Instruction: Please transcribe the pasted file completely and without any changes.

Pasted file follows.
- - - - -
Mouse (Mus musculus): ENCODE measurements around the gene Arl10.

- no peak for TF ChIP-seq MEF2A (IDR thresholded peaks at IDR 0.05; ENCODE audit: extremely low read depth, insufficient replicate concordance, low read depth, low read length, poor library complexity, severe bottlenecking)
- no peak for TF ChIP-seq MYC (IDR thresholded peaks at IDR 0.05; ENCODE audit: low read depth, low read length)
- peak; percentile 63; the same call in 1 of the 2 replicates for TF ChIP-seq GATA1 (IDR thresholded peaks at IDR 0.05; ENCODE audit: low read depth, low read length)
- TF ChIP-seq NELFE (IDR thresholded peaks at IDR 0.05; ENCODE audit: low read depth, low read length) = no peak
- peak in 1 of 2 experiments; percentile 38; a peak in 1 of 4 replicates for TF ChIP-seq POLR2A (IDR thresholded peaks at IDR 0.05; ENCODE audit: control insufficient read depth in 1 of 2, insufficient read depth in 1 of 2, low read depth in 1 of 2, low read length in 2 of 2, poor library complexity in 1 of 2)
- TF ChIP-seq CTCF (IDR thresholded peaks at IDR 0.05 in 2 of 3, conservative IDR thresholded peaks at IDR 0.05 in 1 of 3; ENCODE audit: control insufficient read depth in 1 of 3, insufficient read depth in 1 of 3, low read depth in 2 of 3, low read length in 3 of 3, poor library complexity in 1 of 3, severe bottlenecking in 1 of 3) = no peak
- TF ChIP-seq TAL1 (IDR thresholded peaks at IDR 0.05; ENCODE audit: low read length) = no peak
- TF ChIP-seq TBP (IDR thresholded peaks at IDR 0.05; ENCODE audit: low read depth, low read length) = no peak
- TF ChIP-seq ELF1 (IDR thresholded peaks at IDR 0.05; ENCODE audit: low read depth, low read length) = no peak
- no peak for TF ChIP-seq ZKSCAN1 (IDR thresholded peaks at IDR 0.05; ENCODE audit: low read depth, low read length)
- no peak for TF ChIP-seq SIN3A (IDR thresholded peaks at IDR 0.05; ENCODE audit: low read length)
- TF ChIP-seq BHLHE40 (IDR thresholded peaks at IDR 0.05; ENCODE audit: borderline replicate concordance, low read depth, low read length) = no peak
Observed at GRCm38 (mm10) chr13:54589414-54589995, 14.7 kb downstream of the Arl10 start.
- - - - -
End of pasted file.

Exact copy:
Mouse (Mus musculus): ENCODE measurements around the gene Arl10.

- no peak for TF ChIP-seq MEF2A (IDR thresholded peaks at IDR 0.05; ENCODE audit: extremely low read depth, insufficient replicate concordance, low read depth, low read length, poor library complexity, severe bottlenecking)
- no peak for TF ChIP-seq MYC (IDR thresholded peaks at IDR 0.05; ENCODE audit: low read depth, low read length)
- peak; percentile 63; the same call in 1 of the 2 replicates for TF ChIP-seq GATA1 (IDR thresholded peaks at IDR 0.05; ENCODE audit: low read depth, low read length)
- TF ChIP-seq NELFE (IDR thresholded peaks at IDR 0.05; ENCODE audit: low read depth, low read length) = no peak
- peak in 1 of 2 experiments; percentile 38; a peak in 1 of 4 replicates for TF ChIP-seq POLR2A (IDR thresholded peaks at IDR 0.05; ENCODE audit: control insufficient read depth in 1 of 2, insufficient read depth in 1 of 2, low read depth in 1 of 2, low read length in 2 of 2, poor library complexity in 1 of 2)
- TF ChIP-seq CTCF (IDR thresholded peaks at IDR 0.05 in 2 of 3, conservative IDR thresholded peaks at IDR 0.05 in 1 of 3; ENCODE audit: control insufficient read depth in 1 of 3, insufficient read depth in 1 of 3, low read depth in 2 of 3, low read length in 3 of 3, poor library complexity in 1 of 3, severe bottlenecking in 1 of 3) = no peak
- TF ChIP-seq TAL1 (IDR thresholded peaks at IDR 0.05; ENCODE audit: low read length) = no peak
- TF ChIP-seq TBP (IDR thresholded peaks at IDR 0.05; ENCODE audit: low read depth, low read length) = no peak
- TF ChIP-seq ELF1 (IDR thresholded peaks at IDR 0.05; ENCODE audit: low read depth, low read length) = no peak
- no peak for TF ChIP-seq ZKSCAN1 (IDR thresholded peaks at IDR 0.05; ENCODE audit: low read depth, low read length)
- no peak for TF ChIP-seq SIN3A (IDR thresholded peaks at IDR 0.05; ENCODE audit: low read length)
- TF ChIP-seq BHLHE40 (IDR thresholded peaks at IDR 0.05; ENCODE audit: borderline replicate concordance, low read depth, low read length) = no peak
Observed at GRCm38 (mm10) chr13:54589414-54589995, 14.7 kb downstream of the Arl10 start.